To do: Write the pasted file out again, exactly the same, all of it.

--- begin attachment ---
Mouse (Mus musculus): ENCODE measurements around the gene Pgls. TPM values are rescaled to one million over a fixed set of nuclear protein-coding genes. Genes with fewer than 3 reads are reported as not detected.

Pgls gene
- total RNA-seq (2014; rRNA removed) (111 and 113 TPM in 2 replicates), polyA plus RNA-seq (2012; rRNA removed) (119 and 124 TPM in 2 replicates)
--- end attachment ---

Mouse (Mus musculus): ENCODE measurements around the gene Pgls. TPM values are rescaled to one million over a fixed set of nuclear protein-coding genes. Genes with fewer than 3 reads are reported as not detected.

Pgls gene
- total RNA-seq (2014; rRNA removed) (111 and 113 TPM in 2 replicates), polyA plus RNA-seq (2012; rRNA removed) (119 and 124 TPM in 2 replicates)